In modern markets innovation is at least as great a concern as price competition. The book discusses how antitrust policy and patent and copyright laws interact to create market dynamics that affect both competition and innovation.
Antitrust and intellectual property policies for the most part are complementary, sharing common goals of promoting innovation and economic welfare. In some cases, however, their distinct approaches, one based on competition and the other on exclusion, come into conflict. As antitrust authorities focus increasingly on ensuring that firms do not interfere with innovation by rivals or impede the pace of technological progress in an industry, they necessarily must confront difficult questions about the strength and scope of intellectual property rights. When should private property rights give way to public competition objectives? When is it appropriate to remedy anticompetitive outcomes through access to protected intellectual property? How does antitrust enforcement or competition itself affect incentives to innovate? Leading economists and lawyers address these questions from both US and EU perspectives in discussing salient antitrust cases involving intellectual property rights such as Microsoft, Magill, Kodak, IMS and Intel.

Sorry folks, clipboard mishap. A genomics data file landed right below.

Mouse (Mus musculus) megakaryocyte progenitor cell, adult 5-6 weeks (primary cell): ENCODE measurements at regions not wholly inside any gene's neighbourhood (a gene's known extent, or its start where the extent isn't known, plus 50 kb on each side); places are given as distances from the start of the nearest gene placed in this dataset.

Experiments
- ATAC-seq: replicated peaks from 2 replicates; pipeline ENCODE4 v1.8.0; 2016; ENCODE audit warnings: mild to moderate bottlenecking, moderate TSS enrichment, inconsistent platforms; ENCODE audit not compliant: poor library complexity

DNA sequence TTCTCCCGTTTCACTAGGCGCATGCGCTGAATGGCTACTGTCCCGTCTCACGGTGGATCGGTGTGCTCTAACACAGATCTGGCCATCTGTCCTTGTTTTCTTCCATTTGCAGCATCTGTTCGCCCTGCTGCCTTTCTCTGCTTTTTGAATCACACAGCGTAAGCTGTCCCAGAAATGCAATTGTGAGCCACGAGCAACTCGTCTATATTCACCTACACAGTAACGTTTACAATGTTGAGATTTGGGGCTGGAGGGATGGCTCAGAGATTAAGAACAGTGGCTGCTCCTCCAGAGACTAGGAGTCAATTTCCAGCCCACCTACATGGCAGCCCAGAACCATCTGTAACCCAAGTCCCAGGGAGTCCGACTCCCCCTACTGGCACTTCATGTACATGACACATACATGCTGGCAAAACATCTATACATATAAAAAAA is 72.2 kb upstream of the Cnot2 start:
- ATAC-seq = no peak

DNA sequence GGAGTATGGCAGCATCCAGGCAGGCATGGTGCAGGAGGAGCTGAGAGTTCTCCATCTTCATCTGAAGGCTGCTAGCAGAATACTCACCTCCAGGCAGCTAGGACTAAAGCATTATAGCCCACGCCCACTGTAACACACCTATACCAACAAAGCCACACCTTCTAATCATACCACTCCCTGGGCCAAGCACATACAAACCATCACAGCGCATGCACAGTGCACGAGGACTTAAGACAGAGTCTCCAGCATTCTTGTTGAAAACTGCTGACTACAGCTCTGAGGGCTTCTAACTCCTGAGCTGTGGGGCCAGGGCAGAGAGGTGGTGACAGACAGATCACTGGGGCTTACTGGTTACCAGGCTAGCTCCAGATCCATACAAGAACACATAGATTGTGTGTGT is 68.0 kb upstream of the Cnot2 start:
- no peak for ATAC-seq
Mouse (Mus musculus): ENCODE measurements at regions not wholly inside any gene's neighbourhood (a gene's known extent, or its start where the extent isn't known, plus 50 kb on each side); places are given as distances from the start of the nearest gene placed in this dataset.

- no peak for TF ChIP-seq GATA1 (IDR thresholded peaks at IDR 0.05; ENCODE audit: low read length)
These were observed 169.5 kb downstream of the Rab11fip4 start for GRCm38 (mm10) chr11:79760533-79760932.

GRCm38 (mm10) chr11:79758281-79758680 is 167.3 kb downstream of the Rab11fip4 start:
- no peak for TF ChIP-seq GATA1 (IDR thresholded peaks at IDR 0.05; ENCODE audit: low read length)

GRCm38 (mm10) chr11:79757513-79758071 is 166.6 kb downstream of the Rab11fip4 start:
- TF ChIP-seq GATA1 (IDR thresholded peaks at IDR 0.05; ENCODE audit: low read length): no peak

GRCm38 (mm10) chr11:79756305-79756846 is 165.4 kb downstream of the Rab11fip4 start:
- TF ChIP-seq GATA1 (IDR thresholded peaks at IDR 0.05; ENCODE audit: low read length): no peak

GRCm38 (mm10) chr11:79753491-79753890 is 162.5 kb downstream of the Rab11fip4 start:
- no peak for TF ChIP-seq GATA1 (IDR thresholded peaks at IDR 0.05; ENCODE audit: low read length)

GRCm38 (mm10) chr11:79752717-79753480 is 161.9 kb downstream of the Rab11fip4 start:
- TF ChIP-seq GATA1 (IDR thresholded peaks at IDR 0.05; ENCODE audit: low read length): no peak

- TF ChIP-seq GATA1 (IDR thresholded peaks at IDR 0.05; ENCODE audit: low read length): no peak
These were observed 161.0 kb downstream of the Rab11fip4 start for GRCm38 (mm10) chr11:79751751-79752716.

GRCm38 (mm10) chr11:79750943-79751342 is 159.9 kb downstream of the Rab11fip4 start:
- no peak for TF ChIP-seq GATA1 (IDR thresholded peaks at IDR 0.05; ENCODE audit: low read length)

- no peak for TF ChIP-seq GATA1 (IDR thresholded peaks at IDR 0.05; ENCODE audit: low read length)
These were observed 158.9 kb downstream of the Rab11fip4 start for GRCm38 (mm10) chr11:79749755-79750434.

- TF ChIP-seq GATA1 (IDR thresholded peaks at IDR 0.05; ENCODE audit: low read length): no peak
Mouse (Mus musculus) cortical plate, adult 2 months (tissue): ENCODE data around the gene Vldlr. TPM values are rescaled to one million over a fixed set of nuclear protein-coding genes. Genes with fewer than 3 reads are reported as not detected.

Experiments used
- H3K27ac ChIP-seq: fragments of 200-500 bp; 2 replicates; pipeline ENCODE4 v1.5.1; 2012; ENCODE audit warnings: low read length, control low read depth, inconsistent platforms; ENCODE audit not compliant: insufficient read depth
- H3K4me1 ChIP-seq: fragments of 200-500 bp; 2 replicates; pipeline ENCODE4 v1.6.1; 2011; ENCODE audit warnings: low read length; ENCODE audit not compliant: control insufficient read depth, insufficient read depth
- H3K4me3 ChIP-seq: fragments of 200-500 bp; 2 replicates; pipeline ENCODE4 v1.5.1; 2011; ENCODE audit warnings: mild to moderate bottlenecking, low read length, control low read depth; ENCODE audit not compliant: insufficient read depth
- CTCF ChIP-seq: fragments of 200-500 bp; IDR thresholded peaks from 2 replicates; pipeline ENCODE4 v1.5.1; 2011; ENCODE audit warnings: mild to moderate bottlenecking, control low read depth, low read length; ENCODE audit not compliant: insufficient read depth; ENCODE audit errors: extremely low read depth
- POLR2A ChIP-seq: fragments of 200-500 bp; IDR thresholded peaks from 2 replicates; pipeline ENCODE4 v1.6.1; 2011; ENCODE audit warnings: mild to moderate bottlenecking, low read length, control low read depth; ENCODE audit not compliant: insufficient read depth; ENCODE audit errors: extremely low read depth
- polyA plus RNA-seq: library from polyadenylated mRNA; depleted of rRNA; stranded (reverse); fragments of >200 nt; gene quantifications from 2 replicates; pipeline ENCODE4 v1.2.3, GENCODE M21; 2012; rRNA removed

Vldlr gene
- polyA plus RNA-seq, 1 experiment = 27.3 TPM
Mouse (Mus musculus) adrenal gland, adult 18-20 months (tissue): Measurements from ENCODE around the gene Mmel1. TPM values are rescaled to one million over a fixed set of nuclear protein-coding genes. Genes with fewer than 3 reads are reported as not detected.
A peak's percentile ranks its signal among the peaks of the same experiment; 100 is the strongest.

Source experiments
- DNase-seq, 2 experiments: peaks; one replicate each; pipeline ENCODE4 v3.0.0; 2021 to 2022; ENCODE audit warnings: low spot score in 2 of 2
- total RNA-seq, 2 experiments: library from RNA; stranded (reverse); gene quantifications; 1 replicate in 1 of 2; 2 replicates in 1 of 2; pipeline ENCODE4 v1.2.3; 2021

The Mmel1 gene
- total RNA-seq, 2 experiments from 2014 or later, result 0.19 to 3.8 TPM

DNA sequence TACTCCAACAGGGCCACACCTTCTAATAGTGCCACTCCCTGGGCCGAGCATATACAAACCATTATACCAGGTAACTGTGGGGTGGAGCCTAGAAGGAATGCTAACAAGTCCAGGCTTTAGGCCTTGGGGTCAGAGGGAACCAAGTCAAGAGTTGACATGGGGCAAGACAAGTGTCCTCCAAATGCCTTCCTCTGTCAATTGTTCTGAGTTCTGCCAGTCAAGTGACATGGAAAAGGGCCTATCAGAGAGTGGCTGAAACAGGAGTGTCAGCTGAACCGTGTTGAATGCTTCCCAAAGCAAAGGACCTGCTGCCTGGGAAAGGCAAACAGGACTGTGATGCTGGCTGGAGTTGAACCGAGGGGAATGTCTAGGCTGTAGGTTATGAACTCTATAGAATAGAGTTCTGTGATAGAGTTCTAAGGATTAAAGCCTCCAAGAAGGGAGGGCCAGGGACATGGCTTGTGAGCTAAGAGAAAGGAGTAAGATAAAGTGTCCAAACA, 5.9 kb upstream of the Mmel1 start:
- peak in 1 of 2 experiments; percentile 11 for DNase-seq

Offering a non-technical introduction to this major topic, this book will be of interest to those practitioners and legal and economic scholars who may only be aware of one side of the conflicting views on competition law and intellectual property law. It will also be of interest more generally to schools and universities of law in the EU and the US.